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REVIEW OF

King Jesus (1946) by Robert Graves


Before getting to Graves novel, let me start with background from the Bible. "And Pilate wrote an inscription also, and put it on the cross. And it was written, 'Jesus the Nazarene, The King of the Jews.'" John 19:19 (see also, Matthew 27:37 and Mark 15:26).FN1 The Latin for this phrase is "Iesus Nazarenus Rex Iudaeorum" which may be shortened to the first letter of each word: "INRI". These letters, by tradition, are depicted above Jesus's head on the cross in Catholic churches and in numerous paintings of the crucifixion from the middle ages. Thus, the Bible tells us the Romans crucified Jesus upon the charge of claiming to be King of the Jews. In Roman eyes, only the Emperor in Rome had the power to determine who was to be the lawful king in Judea (a Roman territory).

Consider further Luke's version of the interrogation of Jesus before Pilate:
"And Pilate asked him, saying, "Are you the King of the Jews?" And he answered him and said, "It is as you say." FN2
And Pilate said to the chief priests and the multitudes, "I find no guilt in this man."
Luke 23:3-4. That is an astonishing sequence. Jesus admits to the Roman magistrate that he claims to be the king of the Jews (a serious political crime under Roman law) and Pilate's response is "I find no guilt in this man"? It makes no sense unless Jesus did in fact possess some legitimate claim to the Jewish throne under Roman law.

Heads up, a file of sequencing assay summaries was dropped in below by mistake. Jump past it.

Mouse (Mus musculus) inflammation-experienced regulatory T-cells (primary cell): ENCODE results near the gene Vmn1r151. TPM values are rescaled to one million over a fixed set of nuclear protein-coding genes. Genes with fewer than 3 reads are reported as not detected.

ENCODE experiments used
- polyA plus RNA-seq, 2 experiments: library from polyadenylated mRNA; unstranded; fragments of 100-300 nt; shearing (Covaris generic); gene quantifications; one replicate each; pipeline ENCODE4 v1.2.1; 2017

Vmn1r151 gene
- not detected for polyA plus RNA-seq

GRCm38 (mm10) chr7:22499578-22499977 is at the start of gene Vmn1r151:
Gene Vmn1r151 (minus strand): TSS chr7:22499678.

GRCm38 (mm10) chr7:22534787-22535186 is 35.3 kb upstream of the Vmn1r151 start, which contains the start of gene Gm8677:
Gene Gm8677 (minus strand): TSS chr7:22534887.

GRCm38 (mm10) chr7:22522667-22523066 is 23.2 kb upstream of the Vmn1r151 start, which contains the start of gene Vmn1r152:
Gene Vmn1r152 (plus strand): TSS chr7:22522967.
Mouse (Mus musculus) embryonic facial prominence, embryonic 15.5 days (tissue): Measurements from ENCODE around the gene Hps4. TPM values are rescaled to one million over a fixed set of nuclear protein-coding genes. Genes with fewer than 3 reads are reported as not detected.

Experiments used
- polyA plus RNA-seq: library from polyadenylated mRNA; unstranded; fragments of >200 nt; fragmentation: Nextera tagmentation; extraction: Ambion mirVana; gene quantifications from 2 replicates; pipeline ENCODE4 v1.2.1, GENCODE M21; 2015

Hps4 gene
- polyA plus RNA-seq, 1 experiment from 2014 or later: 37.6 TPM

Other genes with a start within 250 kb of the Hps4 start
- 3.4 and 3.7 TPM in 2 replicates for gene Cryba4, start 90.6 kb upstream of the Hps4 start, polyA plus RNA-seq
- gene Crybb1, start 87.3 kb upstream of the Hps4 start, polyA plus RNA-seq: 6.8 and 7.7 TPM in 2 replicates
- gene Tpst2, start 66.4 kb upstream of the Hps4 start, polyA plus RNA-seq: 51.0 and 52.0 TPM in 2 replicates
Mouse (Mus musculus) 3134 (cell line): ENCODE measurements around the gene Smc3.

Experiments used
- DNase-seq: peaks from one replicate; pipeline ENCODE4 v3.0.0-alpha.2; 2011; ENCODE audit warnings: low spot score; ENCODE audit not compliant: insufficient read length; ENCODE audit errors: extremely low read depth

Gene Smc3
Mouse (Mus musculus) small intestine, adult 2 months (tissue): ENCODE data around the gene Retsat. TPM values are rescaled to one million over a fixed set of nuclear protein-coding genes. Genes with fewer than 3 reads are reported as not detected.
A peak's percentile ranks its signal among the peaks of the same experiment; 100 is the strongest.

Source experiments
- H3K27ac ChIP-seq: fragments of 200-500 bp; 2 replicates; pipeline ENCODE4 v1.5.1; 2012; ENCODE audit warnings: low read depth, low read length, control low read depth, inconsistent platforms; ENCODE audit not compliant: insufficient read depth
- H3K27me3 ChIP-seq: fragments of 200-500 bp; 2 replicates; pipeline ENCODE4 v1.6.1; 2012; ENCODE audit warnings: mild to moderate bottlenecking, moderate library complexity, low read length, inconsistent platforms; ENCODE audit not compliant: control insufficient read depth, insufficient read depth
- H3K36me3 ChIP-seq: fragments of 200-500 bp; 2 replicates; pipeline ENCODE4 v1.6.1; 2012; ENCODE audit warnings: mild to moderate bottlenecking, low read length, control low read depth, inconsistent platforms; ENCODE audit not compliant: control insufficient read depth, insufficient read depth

Enter Robert Graves. His theory, set forth in the plot of King Jesus, is that Jesus was the son of Antipater, the eldest son of Herod the Great by Doris (his first wife). Thus, per Graves, Jesus had a claim to the Jewish throne in a Roman legal sense as being the only son of Herod's eldest son. According to Graves, the Jews in ancient times followed matrilineal descent under which Jewish kings ruled by marriage to a princess of the ruling house. He further states that the line of Michal is older than, and became part of, the line of Eli (to which David belonged). Thus, a Jewish king in the time of Jesus would gain a claim to the Jewish throne under Jewish law through marriage to a princess from the house of Michal. Mary, the mother of Jesus, again according to Graves, was by matrilineal descent a princess in the house of Michal. Thus, Jesus was in fact the true Jewish king under both Roman and Jewish law.FN3

In the book, Antipater (son of Herod) marries Mary (mother of Jesus and princess of the house of Michal) but the marriage is kept a secret for several reasons: (a) Herod's penchant for killing his heirs (Mary is endangered by marriage to Antipater), (b) this marriage, under Jewish law, would give Antipater a superior claim to the throne thus further endangering him with Herod, and (c) the Jews may protest having a princess from the house of Michal married to a Herodian. So Mary is contracted to marry Joseph (an old but trustworthy man) as a way to hide her marriage to, and pregnancy by, Antipater. Unfortunately, Antipater is arrested and (few months later) executed by Herod days before his own death. Mary (who gave birth to Jesus just before Antipater's execution) is left to live a life with Joseph and have Jesus raised as the son of the elderly and obscure Joseph. In truth, Jesus was born as the lawful son of Antipater and heir to the Jewish throne. The generally accepted historical date for the death of Antipater is 4 b.c.e.